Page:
The greatest threat to religious liberty at present is the adoption of same-sex marriage laws in six states, the latest being New York. Although same-sex marriage legislation contains exemptions for church institutions from civil suits for refusing to perform same-sex marriages, there is no guarantee how these exemptions will survive judicial review. Church institutions can also be punished by loss of government contracts for social services. San Francisco revoked $3.5 million in social services contracts from the Salvation Army when it refused, for religious reasons, to provide benefits to its employees’ same-sex partners.
The issue that most people have long identified with religious liberty—the display of religious symbols—is the easiest to resolve. Allowing the display of religious symbols does not constitute the “establishment” of a state religion but rather the history of our nation. The founding of America was rooted in Judeo-Christian teachings incorporated into our legal system and the document of our democratic charter.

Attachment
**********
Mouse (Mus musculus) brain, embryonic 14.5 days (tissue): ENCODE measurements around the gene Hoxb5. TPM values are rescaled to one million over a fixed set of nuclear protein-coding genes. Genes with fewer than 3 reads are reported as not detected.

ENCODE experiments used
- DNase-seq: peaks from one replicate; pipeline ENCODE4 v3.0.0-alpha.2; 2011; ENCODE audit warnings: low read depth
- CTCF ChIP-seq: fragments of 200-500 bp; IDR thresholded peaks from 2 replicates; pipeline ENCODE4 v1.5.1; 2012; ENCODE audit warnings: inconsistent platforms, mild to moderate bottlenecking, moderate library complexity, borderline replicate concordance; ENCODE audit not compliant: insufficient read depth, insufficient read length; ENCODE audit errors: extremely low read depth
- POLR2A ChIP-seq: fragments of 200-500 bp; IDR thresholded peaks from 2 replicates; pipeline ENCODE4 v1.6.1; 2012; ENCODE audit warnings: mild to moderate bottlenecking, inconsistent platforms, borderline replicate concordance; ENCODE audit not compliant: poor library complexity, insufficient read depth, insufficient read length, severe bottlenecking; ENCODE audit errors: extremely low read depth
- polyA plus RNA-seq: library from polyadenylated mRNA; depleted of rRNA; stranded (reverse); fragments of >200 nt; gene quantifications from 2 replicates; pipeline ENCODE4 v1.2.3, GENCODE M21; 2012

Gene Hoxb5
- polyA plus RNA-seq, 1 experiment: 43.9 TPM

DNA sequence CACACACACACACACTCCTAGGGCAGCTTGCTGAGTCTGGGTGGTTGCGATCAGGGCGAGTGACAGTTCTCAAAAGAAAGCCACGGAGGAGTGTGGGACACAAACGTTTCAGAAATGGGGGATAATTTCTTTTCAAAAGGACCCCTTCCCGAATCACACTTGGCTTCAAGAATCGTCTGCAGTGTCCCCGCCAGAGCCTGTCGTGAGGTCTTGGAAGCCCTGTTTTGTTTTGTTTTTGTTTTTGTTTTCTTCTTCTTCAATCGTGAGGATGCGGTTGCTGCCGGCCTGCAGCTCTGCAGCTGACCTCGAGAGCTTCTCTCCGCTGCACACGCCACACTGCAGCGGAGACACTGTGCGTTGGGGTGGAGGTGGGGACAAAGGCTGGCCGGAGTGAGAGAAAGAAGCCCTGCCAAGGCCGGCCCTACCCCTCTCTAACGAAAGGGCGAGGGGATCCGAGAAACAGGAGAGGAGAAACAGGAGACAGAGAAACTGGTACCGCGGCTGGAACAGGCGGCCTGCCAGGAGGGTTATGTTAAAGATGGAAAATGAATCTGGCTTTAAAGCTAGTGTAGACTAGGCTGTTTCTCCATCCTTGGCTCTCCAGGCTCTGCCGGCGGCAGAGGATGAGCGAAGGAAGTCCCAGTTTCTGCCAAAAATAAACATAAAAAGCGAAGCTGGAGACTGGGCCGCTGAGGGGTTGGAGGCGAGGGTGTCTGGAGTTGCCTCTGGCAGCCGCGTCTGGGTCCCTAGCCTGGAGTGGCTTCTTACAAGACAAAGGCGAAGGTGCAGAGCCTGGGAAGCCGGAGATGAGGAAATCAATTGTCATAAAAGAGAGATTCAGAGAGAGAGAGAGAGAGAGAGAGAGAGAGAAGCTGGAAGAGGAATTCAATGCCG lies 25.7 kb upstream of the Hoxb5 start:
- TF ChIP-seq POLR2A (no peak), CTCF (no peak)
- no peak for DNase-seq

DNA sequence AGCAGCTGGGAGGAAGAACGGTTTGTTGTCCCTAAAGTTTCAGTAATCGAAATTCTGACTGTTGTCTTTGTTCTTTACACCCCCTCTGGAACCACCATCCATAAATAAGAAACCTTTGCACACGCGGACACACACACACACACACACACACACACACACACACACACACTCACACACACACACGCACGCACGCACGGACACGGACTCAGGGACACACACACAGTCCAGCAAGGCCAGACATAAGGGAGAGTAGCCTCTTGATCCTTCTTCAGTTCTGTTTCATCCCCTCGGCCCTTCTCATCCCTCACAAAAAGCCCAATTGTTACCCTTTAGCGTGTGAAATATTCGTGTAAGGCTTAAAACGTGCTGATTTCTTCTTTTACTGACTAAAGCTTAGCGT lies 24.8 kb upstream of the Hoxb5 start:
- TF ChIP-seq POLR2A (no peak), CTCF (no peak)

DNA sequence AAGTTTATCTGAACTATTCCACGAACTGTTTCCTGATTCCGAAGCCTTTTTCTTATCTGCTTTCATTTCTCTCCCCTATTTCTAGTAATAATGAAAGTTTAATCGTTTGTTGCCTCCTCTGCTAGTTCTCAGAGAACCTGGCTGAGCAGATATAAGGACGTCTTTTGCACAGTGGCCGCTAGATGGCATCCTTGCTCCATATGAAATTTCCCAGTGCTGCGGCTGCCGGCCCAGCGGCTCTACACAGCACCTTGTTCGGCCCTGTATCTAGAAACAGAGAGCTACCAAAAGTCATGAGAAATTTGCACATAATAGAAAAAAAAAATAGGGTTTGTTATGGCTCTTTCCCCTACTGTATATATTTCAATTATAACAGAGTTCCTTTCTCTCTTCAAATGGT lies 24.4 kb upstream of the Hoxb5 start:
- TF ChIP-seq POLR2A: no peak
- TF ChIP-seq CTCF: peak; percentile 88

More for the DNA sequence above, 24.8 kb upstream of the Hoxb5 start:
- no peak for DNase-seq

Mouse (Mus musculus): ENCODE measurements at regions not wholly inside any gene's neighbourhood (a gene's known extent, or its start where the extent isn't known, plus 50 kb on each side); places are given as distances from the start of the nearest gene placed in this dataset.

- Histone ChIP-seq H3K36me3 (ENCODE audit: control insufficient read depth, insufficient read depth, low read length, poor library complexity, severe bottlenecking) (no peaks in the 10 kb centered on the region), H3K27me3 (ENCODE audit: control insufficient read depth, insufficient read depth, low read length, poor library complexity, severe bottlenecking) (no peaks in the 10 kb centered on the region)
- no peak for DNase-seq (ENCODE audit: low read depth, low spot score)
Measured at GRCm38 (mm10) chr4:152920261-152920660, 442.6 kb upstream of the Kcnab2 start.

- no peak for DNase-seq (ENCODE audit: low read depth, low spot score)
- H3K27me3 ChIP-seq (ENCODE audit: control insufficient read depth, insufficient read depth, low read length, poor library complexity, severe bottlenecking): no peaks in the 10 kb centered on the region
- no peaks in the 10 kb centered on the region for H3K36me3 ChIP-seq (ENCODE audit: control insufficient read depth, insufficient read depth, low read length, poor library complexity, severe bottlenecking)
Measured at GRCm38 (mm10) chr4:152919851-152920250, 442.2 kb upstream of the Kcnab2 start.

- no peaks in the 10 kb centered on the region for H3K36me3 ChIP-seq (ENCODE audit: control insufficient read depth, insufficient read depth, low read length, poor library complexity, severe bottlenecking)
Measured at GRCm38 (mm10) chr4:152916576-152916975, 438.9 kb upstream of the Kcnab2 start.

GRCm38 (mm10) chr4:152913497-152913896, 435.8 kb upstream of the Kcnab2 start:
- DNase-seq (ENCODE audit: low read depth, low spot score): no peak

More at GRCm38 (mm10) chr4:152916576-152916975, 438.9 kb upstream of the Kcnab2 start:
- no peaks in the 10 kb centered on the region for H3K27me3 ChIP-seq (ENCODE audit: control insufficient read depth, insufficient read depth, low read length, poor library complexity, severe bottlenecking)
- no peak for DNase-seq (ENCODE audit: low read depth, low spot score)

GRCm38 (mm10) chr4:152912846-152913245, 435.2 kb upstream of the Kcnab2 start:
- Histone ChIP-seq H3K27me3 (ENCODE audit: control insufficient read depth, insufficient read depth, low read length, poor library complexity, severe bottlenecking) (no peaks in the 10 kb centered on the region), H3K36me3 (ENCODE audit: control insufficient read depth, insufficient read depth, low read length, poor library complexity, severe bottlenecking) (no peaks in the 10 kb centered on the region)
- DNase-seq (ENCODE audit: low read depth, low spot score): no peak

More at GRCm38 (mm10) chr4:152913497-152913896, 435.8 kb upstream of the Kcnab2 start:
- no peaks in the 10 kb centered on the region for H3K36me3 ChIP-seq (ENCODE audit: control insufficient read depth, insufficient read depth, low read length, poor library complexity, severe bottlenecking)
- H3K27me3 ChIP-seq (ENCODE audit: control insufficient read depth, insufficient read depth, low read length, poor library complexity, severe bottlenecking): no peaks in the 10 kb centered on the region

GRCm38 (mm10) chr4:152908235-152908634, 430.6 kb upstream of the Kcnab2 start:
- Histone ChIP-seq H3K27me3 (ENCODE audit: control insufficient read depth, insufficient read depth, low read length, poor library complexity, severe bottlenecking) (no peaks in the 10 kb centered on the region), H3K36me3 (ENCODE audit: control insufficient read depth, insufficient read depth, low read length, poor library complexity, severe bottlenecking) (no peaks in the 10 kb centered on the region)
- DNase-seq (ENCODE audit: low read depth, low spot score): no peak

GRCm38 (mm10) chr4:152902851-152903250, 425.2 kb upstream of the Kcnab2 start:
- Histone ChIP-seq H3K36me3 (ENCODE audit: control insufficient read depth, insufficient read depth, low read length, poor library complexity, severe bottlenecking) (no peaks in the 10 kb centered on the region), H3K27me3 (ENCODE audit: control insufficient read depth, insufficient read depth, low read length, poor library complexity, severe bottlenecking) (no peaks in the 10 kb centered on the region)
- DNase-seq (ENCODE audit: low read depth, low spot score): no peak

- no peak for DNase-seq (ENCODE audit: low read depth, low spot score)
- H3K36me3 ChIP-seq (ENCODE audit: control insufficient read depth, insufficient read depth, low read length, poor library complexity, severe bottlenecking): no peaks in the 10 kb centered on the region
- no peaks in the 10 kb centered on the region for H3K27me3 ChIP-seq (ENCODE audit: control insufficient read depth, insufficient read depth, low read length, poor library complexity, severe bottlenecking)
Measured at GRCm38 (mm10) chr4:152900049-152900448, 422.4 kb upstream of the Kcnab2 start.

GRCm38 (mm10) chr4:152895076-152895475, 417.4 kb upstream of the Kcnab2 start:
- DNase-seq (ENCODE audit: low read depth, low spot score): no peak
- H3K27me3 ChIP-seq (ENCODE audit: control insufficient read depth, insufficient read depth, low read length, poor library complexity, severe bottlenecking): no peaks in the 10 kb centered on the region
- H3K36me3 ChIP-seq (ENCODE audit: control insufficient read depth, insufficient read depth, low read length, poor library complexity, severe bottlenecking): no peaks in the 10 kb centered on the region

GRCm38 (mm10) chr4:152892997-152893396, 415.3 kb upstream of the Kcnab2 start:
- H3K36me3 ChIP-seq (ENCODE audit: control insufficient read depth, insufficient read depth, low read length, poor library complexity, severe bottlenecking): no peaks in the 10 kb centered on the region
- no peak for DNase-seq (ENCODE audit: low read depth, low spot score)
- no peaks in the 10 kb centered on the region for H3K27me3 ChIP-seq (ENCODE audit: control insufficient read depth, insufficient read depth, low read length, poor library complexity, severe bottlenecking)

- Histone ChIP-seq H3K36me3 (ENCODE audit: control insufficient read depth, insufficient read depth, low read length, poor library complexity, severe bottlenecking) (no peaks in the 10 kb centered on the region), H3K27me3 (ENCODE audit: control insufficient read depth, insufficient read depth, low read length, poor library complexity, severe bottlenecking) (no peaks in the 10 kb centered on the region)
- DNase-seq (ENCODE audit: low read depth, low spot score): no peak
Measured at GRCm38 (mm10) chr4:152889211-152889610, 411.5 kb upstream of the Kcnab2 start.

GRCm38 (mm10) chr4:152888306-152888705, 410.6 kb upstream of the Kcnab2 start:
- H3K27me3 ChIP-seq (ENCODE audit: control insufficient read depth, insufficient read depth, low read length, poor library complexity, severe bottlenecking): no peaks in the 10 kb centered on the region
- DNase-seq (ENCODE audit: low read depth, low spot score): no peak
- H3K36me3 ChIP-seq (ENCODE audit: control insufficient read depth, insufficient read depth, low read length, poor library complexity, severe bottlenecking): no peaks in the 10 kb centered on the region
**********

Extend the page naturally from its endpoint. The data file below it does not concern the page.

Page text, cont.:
The importance of religion to the development of our nation can be seen in the development of our education and health care systems. For the first 125 years of the American experience, our citizens and our government relied upon the money and work invested by faith-based organizations in education and health care. But in recent years, government funds for both education and health care have made secular demands on the religious institutions. This is discriminatory and a clear violation of religious liberty.
Secular and faith-based organizations should play on a level playing field in competing for government funds. Faith-based organizations that accept government funding must not be forced to sacrifice their religious liberties. For example, a Catholic hospital that receives a government grant should not be required to provide contraception and abortion services.